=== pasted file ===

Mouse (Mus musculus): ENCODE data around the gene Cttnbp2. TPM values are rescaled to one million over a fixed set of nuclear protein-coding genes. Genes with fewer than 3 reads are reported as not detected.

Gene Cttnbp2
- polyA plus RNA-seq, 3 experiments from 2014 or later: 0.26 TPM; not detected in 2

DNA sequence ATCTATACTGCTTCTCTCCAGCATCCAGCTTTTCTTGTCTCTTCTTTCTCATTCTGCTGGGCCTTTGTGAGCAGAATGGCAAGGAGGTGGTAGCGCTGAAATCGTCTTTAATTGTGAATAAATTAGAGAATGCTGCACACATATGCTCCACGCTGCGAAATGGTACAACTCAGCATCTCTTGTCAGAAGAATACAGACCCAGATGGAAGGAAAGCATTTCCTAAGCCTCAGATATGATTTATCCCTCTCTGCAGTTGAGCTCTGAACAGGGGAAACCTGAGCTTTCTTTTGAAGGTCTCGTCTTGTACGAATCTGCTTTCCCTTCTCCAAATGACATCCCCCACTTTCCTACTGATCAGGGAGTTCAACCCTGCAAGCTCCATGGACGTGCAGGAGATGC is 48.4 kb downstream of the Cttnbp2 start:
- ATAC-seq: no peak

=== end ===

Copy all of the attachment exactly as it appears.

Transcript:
Mouse (Mus musculus): ENCODE data around the gene Cttnbp2. TPM values are rescaled to one million over a fixed set of nuclear protein-coding genes. Genes with fewer than 3 reads are reported as not detected.

Gene Cttnbp2
- polyA plus RNA-seq, 3 experiments from 2014 or later: 0.26 TPM; not detected in 2

DNA sequence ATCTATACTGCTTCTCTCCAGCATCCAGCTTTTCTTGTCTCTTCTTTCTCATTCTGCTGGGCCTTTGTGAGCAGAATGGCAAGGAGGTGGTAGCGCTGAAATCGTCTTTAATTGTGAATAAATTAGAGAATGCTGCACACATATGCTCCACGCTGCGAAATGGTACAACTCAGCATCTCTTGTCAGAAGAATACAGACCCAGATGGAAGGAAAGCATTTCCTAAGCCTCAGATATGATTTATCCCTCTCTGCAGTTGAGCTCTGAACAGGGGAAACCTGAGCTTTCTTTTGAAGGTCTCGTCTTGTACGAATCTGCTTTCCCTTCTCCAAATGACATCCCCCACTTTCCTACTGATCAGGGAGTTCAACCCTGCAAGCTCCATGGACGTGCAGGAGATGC is 48.4 kb downstream of the Cttnbp2 start:
- ATAC-seq: no peak